As great as I want to become or as great as I think I am, I can always go to the edge of the ocean, stand there and realize I am nothing in comparison with the universe. — Craig muMs Grant
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I often criticize the New York Times for participating in—leading—the mainstream media’s conspiracy of silence regarding Executive Branch nonsense explanations surrounding the attacks of September 2001. Yet nearly every day exemplary reportage is to be found in its pages. Take today.
‘Why Not Say What Happened’: That is the title of the last book of the literary critic and cultural historian Morris Dickstein, who died at 81 last Tuesday. Its subtitle is “A Sentimental Education.” Nine-eleven “truthers” such as this blogger immediately think the book just might be about that thing, even by someone as well educated as Dickstein was. His obituary did not indicate that to be the case. But the title of the 2015 book just might be a sly dig at the MSM of this century concerning the crime of it (so far). His Times obituary will send readers looking for a book or two of his or of authors whose works he considered.
‘Bamboozled’: That is the title of the 2000 Spike Lee movie that included Craig muMs Grant in its cast. Bamboozled also describes what most of the world was in the wake of the Sept. 11, 2001, attacks, and in declining percentages over the years still is. (Although there is no way Lee could have known this.) The actor and playwright muMs died last Wednesday at age 52, reportedly from complications of diabetes. “Strange Fruit” is what he titled his “2003 … spoken-word album … from [the title of] the song about lynchings famously recorded by Billie Holiday in 1939,” the Times reported. HERE is a video of her singing it. muMs’s preferred name stands for “manipulator under Manipulation shhhhhhh!”
“Today,” he told the Baltimore Sun in 2003, “strange fruit means we’re the product of everything Black people have been through in this country — Middle Passage, Jim Crow, segregation. It’s a new way of looking at it. The metaphor of strange fruit means life and birth for me, where it used to mean lynching and death. Blacks have been doing that for years, taking the bad and flipping it, making the best of a bad situation.”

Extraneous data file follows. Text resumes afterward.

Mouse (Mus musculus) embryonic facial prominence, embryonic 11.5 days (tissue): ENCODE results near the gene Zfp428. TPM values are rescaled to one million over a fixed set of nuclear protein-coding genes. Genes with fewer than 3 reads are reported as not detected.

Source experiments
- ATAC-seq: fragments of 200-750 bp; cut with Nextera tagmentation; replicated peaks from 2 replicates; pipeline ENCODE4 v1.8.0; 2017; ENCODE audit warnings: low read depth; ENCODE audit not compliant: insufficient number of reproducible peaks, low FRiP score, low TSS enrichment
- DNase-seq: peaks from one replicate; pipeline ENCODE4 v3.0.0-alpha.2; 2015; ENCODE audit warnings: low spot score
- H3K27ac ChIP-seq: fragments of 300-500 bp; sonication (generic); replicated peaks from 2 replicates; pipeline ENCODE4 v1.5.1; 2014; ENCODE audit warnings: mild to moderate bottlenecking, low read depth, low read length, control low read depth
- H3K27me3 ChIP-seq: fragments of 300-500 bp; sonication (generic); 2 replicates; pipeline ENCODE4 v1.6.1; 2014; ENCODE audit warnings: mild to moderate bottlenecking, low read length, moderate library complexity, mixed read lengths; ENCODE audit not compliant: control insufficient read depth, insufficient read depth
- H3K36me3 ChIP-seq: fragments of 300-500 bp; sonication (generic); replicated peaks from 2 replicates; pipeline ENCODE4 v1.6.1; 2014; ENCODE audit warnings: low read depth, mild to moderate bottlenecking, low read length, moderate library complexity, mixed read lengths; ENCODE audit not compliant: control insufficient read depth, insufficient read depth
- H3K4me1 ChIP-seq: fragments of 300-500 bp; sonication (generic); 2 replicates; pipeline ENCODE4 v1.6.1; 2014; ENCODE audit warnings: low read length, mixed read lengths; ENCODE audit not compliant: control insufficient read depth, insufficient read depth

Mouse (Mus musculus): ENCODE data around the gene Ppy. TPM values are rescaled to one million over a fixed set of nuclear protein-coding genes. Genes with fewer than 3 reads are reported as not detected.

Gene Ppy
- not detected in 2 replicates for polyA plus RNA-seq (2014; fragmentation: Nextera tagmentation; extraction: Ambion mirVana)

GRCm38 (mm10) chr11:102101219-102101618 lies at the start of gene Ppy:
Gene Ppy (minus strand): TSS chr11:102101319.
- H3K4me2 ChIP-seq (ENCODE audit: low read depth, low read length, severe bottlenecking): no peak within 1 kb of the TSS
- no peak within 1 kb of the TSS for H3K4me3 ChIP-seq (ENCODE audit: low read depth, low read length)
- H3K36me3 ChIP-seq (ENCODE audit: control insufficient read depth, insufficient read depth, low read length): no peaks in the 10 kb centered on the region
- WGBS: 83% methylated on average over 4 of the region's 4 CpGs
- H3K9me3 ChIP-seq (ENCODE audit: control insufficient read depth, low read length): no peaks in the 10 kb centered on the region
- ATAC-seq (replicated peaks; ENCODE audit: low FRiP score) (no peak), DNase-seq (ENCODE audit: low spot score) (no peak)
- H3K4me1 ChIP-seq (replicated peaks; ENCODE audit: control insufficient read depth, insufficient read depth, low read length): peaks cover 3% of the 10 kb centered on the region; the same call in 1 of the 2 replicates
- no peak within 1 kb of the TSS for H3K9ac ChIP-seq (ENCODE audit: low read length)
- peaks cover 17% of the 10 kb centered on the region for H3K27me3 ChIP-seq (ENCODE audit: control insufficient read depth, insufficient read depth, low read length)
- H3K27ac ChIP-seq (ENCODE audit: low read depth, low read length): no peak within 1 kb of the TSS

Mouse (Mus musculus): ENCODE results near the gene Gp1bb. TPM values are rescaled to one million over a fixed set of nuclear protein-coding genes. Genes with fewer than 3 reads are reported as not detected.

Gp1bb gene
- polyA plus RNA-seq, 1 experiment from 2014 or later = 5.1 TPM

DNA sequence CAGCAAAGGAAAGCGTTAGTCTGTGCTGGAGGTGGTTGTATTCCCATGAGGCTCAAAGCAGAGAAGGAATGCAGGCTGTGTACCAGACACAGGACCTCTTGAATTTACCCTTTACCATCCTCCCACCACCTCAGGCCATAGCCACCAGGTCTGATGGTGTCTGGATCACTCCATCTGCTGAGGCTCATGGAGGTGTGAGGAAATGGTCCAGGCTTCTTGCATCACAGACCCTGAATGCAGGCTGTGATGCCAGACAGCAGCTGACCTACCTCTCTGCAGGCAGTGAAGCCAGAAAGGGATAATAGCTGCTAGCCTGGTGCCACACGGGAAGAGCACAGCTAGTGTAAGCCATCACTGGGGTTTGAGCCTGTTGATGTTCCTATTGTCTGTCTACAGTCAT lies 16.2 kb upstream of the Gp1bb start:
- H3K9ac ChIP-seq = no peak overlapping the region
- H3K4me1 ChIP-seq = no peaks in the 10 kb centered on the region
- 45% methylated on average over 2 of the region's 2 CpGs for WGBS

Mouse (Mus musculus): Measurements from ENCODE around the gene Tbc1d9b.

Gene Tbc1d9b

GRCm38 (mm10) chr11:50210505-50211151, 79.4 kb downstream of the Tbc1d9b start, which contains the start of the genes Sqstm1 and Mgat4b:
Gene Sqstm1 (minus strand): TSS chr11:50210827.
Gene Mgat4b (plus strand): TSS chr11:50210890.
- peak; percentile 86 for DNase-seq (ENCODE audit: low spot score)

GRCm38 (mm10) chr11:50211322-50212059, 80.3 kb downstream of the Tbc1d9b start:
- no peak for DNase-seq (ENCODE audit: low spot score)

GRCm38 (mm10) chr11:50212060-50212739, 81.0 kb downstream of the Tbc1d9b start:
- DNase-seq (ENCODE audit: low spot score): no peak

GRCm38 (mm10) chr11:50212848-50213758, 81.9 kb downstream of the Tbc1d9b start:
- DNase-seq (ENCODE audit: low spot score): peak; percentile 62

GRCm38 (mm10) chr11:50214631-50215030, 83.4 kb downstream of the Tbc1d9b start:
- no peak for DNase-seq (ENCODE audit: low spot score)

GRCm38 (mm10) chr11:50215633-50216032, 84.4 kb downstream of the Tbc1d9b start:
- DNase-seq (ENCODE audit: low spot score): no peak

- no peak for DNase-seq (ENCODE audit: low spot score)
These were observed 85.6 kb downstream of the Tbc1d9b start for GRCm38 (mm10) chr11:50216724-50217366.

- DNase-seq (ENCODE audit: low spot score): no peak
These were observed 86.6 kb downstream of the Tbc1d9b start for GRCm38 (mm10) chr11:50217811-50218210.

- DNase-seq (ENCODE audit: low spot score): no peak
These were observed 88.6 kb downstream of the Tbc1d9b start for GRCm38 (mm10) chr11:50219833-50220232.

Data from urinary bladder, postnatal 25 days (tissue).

‘I Feel Victimized’: That is what the lawyer Bretton Sciaroni said in the 1980s of being exposed for “a legal opinion [he] had drawn up as a 35-year-old lawyer in Washington justifying a behind-the-scenes deal in which profits from arms sales to Iran were used to fund the Nicaraguan rebels known as the contras, despite a law severely limiting such assistance,” the Times reported. Sciaroni reportedly died this month at his home in Cambodia, where one of his legal opinions in a more than 30-year career there served to justify Prime Minister Hun Sen’s “seizure of full power in a violent 1997 coup,” the Times reported.
And . . .
‘My 18 Years in Solitary Confinement’: That’s the headline over the top op-ed column in today’s Times, by guest columnist Ian Manuel. He entered the Florida prison system at age 15 in 1992. He had shot a woman when he was 13 during a robbery in which he was coached by older teenagers. She survived. Manuel, who is black, was charged as an adult. Advised by his court-appointed lawyer to plead guilty, Manuel was found guilty and sentenced to life imprisonment without parole. This highly effective piece of writing on solitary confinement is a taste of what to expect in his forthcoming memoir, My Time Will Come.
It made this blogger think of a prisoner in the Guantanamo Bay detention camp since 2007, the Pakistani citizen Khalid Sheikh Mohammed, currently 55, who is termed “the principal architect of the 9/11 attacks” in the 9/11 Commission Report. Presumably much of the time of this al-Qaeda member’s detention there has been spent in solitary confinement; the form of torture called waterboarding has been used in interrogations of Sheikh Mohammed and others. In 2010 the Guantánamo Review Task Force recommended him for prosecution of war crimes. One wonders when his trial will begin, or began, and how much of it will become known to the public.
— Mark Channing Miller